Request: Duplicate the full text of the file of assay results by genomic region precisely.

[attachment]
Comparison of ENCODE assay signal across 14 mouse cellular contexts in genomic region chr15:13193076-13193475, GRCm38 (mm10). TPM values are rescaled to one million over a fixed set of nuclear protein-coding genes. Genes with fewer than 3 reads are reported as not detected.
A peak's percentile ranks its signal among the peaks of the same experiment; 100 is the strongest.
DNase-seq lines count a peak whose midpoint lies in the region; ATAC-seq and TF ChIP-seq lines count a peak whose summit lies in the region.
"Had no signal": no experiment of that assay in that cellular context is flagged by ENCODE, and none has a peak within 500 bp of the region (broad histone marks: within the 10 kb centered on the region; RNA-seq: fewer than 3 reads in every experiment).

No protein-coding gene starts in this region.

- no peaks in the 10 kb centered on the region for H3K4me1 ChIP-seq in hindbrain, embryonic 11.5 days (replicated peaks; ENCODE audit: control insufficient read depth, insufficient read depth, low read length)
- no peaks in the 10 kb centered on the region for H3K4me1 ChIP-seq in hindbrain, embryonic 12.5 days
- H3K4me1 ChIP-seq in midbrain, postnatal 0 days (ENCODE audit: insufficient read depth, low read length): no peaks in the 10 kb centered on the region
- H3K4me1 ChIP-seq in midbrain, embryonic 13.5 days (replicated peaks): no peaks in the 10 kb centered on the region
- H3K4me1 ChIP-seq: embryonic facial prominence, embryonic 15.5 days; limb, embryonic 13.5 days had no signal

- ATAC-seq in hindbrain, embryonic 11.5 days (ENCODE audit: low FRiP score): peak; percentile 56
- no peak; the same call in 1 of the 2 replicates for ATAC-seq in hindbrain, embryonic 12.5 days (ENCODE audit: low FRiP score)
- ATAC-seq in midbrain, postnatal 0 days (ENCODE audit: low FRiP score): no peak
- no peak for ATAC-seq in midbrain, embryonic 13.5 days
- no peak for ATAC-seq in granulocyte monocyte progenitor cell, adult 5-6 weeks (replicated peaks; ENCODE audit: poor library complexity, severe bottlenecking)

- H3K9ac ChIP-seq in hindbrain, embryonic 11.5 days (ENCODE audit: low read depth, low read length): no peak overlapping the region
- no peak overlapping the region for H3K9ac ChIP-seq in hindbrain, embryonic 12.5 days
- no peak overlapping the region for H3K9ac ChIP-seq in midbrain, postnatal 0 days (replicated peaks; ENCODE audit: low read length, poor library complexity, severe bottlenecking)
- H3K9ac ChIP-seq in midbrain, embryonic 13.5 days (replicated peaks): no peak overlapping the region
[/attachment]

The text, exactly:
Comparison of ENCODE assay signal across 14 mouse cellular contexts in genomic region chr15:13193076-13193475, GRCm38 (mm10). TPM values are rescaled to one million over a fixed set of nuclear protein-coding genes. Genes with fewer than 3 reads are reported as not detected.
A peak's percentile ranks its signal among the peaks of the same experiment; 100 is the strongest.
DNase-seq lines count a peak whose midpoint lies in the region; ATAC-seq and TF ChIP-seq lines count a peak whose summit lies in the region.
"Had no signal": no experiment of that assay in that cellular context is flagged by ENCODE, and none has a peak within 500 bp of the region (broad histone marks: within the 10 kb centered on the region; RNA-seq: fewer than 3 reads in every experiment).

No protein-coding gene starts in this region.

- no peaks in the 10 kb centered on the region for H3K4me1 ChIP-seq in hindbrain, embryonic 11.5 days (replicated peaks; ENCODE audit: control insufficient read depth, insufficient read depth, low read length)
- no peaks in the 10 kb centered on the region for H3K4me1 ChIP-seq in hindbrain, embryonic 12.5 days
- H3K4me1 ChIP-seq in midbrain, postnatal 0 days (ENCODE audit: insufficient read depth, low read length): no peaks in the 10 kb centered on the region
- H3K4me1 ChIP-seq in midbrain, embryonic 13.5 days (replicated peaks): no peaks in the 10 kb centered on the region
- H3K4me1 ChIP-seq: embryonic facial prominence, embryonic 15.5 days; limb, embryonic 13.5 days had no signal

- ATAC-seq in hindbrain, embryonic 11.5 days (ENCODE audit: low FRiP score): peak; percentile 56
- no peak; the same call in 1 of the 2 replicates for ATAC-seq in hindbrain, embryonic 12.5 days (ENCODE audit: low FRiP score)
- ATAC-seq in midbrain, postnatal 0 days (ENCODE audit: low FRiP score): no peak
- no peak for ATAC-seq in midbrain, embryonic 13.5 days
- no peak for ATAC-seq in granulocyte monocyte progenitor cell, adult 5-6 weeks (replicated peaks; ENCODE audit: poor library complexity, severe bottlenecking)

- H3K9ac ChIP-seq in hindbrain, embryonic 11.5 days (ENCODE audit: low read depth, low read length): no peak overlapping the region
- no peak overlapping the region for H3K9ac ChIP-seq in hindbrain, embryonic 12.5 days
- no peak overlapping the region for H3K9ac ChIP-seq in midbrain, postnatal 0 days (replicated peaks; ENCODE audit: low read length, poor library complexity, severe bottlenecking)
- H3K9ac ChIP-seq in midbrain, embryonic 13.5 days (replicated peaks): no peak overlapping the region